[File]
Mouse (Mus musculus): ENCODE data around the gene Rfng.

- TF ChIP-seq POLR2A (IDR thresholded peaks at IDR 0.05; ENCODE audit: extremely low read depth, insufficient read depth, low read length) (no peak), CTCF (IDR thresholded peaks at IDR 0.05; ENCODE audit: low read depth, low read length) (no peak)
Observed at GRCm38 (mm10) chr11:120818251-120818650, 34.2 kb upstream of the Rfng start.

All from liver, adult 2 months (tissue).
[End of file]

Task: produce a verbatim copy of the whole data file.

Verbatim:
Mouse (Mus musculus): ENCODE data around the gene Rfng.

- TF ChIP-seq POLR2A (IDR thresholded peaks at IDR 0.05; ENCODE audit: extremely low read depth, insufficient read depth, low read length) (no peak), CTCF (IDR thresholded peaks at IDR 0.05; ENCODE audit: low read depth, low read length) (no peak)
Observed at GRCm38 (mm10) chr11:120818251-120818650, 34.2 kb upstream of the Rfng start.

All from liver, adult 2 months (tissue).